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8 Secrets To Winning Art Competitions From An Art Competition Judge

 Art Competition Judge

Today, art competitions are all the rage. Yet many artists still ignore them, thinking they're a waste of time. Competitions are tools you can use to build income and career, kind of like selling your painting more than once — only ethically!

More important, if you become a winner, entering a competition is the single most significant thing you can do to make your career soar quickly.

Not only do art competitions give you a chance to win prize money (which is like getting paid twice for a painting, if it's already been sold), it gives you visibility — which is great for your branding to potential galleries, collectors, and other artists. People love to associate with winners. Even if you're not the grand prize winner, just by being a finalist, you're in the category of winners.

And if you enter a painting that sold, let's say, for $2,500, and you win $15,000, it's like selling six more paintings — plus you don't have to share the revenue with your gallery. 

One gallery owner told me, "I find artists by watching who is winning competitions.
I also learn of new artists when I'm judging competitions, and I watch who is advertising."

What are the benefits to entering an art competition?

  • You can win prize money
  • You can win publicity when winners and finalists are announced
  • You can win other prizes (art materials, etc.)
  • You can win the cover of a magazine (in some competitions)
  • You can win a story in some magazines and websites
  • You have something more to talk about to collectors and newsletter followers
  • You have another success to place on your resume
  • You get the recognition you deserve
  • You have something more to talk about in social media
  • You can get discovered by a gallery

Here are 8 secrets I have learned as an art show judge:

1. Every Judge Tends to Favor a Certain Type of Art 
Before you enter, study the judge. If, for instance, the judge is a gallery owner, what kind of art hangs in their gallery? Chances are they will pick the kind of thing they like and respect. If it's an artist who paints tight, they probably will pick tight paintings. If it's an artist who paints loose, they may tend to pick looser paintings. Though everyone tries to remain objective, we all tend to have a style we prefer and are drawn to.

2. What One Judge Rejects, Another Judge Will Embrace
Many artists will enter the same painting every month in the same competition. One artist told me he entered a painting one month and didn't win, but the next month he entered the same painting, and that time he won. What one judge doesn't like, another may love.

3. Entering Multiple Paintings Increases Your Odds of Winning
Most competitions allow you to enter as many paintings as you want. The entry fee usually goes down after the first painting, so you can increase your odds of winning at a lower cost. And more paintings, of course, equals more of your paintings seen by a judge. In theory, if you enter five paintings, you have five times the chance of being noticed. In my Art Marketing Boot Camp, I teach the value of repetition.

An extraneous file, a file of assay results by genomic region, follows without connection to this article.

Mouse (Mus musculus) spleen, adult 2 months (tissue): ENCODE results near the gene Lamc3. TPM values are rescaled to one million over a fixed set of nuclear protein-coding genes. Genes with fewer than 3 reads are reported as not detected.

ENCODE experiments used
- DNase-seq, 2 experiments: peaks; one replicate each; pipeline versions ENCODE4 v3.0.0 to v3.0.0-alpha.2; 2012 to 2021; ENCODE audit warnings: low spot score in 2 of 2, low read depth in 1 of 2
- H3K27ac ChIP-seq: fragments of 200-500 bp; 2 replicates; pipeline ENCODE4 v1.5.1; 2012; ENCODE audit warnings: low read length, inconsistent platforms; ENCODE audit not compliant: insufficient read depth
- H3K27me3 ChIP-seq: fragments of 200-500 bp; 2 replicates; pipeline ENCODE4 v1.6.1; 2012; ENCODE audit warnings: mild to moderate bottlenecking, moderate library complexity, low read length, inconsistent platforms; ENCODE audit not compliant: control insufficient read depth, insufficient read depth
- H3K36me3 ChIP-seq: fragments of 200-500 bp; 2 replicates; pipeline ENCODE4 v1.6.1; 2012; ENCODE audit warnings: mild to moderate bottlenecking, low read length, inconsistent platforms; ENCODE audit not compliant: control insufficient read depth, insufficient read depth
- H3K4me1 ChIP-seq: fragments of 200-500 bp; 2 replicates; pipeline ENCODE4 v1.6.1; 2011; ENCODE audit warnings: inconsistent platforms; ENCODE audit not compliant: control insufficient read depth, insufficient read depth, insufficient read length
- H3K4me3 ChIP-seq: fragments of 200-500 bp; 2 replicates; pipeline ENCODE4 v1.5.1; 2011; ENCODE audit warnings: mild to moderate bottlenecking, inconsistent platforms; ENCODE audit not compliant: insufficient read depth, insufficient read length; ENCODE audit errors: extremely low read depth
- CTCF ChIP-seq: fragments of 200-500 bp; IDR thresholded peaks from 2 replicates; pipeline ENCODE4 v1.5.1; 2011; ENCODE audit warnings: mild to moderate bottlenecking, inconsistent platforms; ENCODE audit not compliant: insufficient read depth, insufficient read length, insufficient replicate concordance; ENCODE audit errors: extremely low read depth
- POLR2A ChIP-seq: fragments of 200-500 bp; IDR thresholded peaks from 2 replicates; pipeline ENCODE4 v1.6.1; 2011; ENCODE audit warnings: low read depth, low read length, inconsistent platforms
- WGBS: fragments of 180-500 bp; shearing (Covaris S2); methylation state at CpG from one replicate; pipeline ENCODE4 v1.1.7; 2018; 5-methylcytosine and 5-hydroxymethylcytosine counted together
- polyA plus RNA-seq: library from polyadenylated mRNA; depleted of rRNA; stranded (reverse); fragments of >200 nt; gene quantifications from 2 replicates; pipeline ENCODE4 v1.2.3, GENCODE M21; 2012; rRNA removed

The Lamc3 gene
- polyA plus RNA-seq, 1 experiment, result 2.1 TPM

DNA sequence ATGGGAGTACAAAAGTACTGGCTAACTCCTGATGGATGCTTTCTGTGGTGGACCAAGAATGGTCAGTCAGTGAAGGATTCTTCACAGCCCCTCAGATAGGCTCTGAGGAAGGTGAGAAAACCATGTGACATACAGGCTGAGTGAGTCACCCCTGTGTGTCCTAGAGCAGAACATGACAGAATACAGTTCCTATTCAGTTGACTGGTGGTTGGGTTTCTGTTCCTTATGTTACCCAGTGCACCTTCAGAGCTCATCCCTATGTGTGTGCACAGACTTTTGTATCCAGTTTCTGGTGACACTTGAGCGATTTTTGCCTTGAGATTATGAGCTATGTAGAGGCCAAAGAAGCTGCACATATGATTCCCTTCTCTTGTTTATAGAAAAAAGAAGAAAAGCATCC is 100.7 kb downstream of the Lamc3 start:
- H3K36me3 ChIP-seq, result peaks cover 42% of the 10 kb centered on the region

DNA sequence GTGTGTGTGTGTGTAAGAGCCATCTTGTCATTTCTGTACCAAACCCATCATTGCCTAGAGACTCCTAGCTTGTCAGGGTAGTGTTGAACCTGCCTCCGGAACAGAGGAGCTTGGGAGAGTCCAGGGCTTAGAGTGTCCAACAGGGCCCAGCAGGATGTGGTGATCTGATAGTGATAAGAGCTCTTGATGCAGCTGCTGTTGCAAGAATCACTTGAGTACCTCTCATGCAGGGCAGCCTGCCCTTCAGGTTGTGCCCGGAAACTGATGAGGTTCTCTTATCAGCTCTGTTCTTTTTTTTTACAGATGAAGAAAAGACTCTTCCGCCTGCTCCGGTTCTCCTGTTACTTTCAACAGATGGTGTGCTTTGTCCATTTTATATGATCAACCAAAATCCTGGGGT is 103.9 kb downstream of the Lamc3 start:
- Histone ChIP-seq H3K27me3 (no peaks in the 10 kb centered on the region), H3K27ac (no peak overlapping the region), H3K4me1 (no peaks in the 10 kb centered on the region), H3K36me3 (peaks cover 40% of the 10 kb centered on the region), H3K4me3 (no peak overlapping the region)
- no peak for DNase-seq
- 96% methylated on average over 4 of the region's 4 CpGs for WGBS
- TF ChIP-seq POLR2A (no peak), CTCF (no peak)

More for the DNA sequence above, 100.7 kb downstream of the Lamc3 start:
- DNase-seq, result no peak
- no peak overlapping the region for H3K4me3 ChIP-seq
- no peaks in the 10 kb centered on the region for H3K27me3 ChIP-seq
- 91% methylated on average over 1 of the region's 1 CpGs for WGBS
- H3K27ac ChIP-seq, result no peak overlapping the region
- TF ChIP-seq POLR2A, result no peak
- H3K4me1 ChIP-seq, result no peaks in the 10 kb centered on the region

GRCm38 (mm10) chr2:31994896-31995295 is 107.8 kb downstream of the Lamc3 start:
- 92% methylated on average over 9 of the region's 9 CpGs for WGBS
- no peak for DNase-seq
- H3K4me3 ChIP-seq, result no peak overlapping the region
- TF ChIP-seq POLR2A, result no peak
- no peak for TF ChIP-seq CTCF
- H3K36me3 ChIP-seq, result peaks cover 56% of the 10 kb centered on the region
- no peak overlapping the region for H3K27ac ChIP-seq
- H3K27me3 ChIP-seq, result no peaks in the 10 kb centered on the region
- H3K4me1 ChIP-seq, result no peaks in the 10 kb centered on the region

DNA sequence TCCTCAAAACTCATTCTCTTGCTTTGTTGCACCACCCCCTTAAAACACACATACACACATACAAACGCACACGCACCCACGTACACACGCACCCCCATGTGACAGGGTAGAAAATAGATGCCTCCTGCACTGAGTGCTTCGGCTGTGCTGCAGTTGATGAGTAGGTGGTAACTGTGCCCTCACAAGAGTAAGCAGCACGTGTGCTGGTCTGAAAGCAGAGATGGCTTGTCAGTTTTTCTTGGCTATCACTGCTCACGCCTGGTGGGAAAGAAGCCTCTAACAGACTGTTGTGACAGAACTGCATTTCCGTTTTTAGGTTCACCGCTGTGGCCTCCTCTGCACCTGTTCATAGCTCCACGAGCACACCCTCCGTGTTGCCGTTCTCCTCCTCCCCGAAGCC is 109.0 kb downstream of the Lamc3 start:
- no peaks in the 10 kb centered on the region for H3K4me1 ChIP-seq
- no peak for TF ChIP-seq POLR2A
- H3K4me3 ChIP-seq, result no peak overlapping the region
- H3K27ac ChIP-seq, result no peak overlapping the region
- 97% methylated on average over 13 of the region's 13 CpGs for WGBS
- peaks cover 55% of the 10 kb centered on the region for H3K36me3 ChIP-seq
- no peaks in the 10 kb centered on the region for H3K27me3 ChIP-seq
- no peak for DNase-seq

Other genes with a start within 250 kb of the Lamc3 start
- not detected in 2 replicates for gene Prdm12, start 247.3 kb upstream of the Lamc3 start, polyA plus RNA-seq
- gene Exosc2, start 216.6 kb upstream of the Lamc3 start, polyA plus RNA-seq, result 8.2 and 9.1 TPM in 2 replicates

4. Entering Can Result in Editorial Coverage
Once when I was judging an art competition, I kept seeing paintings I liked, and as I studied them, I learned they were all by the same artist. Since I admired that consistency, I notified one of my editors, and the artist ended up with a story in one of our magazines. We've also had other judges discover new talent and tell us about them for stories.

5. Most Winners Never Expected to Win
I have a saying: You can't win if you don't enter. I've had three different grand prize winners in our art competition tell me they never thought they had a chance to win against the big important painters who enter. All three said they almost didn't enter because of that — but were glad they did!

6. Some Judges Seek New, Unknown Talent
A judge told me once that even though he has signatures covered when judging shows, he can recognize the work of certain artists by their well known style. He said he likes to help undiscovered artists, so he tends to shy away from such familiar painters. Though not all judges do this, some do — consciously or unconsciously — which increases the chances for unknown painters.

7. Careers Can Soar After Winning One Competition
In our competition, the grand prize winners have seen their careers take off. Each was relatively unknown, or known only among certain groups. And as a result of winning, their stature has been elevated, and they've been invited to new shows, galleries, and events. 

8. You Gain an Advantage by Entering in Multiple Categories
I once judged a major art show and noticed the same painting had been entered in three different categories. Though that painting didn't win in two categories, several of the judges thought it was the best fit for one category in particular, and so that painting ended up a winner. You can gain a big advantage if you have a painting that fits in multiple categories. Some categories get lots of entries, but others get very few, increasing your odds even more.